Addiction to Artificial Perfection

Submitted by Jess Gaffney on Mon, 2010-05-03 21:34

    In our society today, we have a susceptibility to want to fix everything that's physically wrong with us.  We buy hair care products, face soap, tanning lotion, acne cream, Crest Whitestrips, shaving cream, coverup, etc.  Over $10 billion is spent annually for plastic surgery, in the US alone.  If we have a toothache, we rush for the first available appointment with the dentist.  If we have trouble falling asleep, we investigate the plethora of prescription and nonprescription drugs that can help us.  While many of these things are beneficial, and can greatly improve our quality of life, a lot of them are unnecessary.  Some are simply gimmicks that we buy into, and then come to depend on.  At times, this dependency, or addiction, can have serious consequences for either our health, our lifestyle, or our self image.
    One example of this dependency dilemma is how many people have turned to drugs such as Adderall or Ritalin to help them focus.  I think concentration is a challenge for everyone, especially while doing something you aren't particularly interesting in.  But people not diagnosed with ADHD have been getting a hold of these medications to enhance their focusing abilities.  It is especially prevalent on college campuses, as students cram for tests and assignments.  While these students may be getting their homework done more efficiently, they're also missing out on the important self discipline of teaching yourself how to study and how to concentrate, without artificial means. 
    The force that is driving this addiction is the technology we now have to solve so many of our health problems.  In an age where we can cure many diseases, determine the sex of our children, and see inside our own brains, it is impossible not to want to utilize these advances.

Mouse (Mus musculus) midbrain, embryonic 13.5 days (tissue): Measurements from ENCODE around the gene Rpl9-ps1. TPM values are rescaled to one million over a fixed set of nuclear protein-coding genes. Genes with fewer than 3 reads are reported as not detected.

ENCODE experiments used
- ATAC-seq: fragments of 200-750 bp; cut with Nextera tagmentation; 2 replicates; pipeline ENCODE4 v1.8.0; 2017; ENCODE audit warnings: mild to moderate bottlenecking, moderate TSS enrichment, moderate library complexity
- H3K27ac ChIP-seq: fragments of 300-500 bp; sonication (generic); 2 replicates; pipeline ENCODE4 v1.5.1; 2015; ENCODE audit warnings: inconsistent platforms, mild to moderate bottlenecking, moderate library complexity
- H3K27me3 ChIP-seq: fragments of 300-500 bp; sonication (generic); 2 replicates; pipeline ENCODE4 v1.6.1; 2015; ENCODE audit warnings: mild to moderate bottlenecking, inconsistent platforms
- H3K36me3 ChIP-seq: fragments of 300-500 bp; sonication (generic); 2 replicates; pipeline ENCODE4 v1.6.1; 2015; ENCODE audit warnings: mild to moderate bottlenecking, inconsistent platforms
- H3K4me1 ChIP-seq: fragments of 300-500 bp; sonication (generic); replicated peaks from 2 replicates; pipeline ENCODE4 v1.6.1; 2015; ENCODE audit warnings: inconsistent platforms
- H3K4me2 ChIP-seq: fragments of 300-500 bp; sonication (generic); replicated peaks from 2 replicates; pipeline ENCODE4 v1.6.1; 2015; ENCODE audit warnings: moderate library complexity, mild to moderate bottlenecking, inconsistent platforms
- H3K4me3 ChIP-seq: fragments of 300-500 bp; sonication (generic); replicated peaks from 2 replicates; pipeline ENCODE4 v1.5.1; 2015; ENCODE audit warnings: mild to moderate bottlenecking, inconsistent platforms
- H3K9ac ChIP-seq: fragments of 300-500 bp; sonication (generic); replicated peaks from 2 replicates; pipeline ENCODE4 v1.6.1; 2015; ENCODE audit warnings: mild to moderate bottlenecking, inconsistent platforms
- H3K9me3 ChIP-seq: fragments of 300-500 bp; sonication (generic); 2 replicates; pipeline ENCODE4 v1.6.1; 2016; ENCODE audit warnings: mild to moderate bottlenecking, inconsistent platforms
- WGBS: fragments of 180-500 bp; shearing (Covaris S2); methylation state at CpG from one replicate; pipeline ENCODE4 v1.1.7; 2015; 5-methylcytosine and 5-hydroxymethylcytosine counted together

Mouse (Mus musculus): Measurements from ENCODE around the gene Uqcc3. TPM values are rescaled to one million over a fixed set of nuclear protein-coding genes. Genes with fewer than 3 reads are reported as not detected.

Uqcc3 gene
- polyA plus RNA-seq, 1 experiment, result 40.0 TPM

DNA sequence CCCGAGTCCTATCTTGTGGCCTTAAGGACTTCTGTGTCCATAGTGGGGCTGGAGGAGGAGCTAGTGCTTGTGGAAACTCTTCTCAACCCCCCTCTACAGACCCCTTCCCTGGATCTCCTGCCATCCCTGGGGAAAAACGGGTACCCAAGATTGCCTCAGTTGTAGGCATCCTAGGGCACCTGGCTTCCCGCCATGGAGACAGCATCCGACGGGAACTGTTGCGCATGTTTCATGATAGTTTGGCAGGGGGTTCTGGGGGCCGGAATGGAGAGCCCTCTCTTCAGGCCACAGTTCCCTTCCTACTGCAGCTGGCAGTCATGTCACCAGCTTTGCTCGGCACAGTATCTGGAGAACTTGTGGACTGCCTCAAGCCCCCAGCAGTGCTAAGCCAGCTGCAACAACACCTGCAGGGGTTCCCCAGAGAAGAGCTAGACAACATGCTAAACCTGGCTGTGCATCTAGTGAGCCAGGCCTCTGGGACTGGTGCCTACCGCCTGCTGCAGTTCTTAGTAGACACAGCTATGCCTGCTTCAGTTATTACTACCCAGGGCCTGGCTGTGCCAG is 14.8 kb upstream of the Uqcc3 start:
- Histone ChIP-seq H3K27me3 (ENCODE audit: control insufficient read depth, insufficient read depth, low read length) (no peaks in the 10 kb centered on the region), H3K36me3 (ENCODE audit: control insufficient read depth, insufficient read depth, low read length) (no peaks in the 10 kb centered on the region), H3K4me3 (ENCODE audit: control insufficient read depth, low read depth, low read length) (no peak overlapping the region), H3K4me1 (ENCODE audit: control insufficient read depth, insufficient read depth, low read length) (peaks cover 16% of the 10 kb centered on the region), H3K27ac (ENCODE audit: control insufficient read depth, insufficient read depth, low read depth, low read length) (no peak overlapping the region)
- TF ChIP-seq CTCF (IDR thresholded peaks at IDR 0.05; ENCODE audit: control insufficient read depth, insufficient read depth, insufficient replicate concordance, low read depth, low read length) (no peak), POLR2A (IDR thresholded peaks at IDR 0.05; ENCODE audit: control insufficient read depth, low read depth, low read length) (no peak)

The next example shows how much potential there is for technology to still benefit us.
 

Stanford scientist Steve Quake was only the fifth person in the world to have his entire genetic code -– his genome — spelled out last summer. Now he claims to be the first to use it to find out just what diseases he's at risk for, and what he should do about it.  http://www.npr.org/templates/story/story.php?storyId=126396839

  While technology is an amazing thing that benefits so many, it also creates a moral dilemma that we have to think about: where does medicine cross the line in becoming too unnatural? 

 

 

Comments

I agree with your post about

Submitted by marissa on Mon, 2010-05-03 23:03.

I agree with your post about medicine taking too large a role in our lives. This post reminds me of several of the books we read in english class this year: Fahrenheit 451, Brave New World, and 1984. Each of these books take place in the future. In Fahrenheit 451, Mildred has her stomach pumped after taking too many drugs. In Brave New World, the characters take a drug called Soma that calms them and takes their brain on vacation. They are taught from birth that this is a normal way to deal with stress and that pursuit of pleasure is the most important thing. Although these books were written a long time ago, a lot of the predictions have come true. It makes me wonder if this is the direction society is going, where hallucinogenic drugs are socially acceptable for everyday use.

 Jess Great post! You

Submitted by Rosie on Tue, 2010-05-04 00:06.

 Jess

Great post! You brought up a lot of important issues many of us face and will face in the future. In particular your comments about how we rush to the doctor or pharmacy as soon as there is slightest problem reminded me of the change in health care. One of the reasons it became so expensive was because people were overusing the system and then using their insurance to pay for unnecessary procedures. This drove up the price of insurance and even the most common medical test. I agree with you that there needs to be a balance between how much medicine we use. It has great potential to cure some of the most dangerous diseases,  but also can be used for the wrong reasons.  We need to find a way to decrease dependency on medicine, unless we really need it.  Thanks for your post. It connected a lot of different things we have talked about. 

Rosie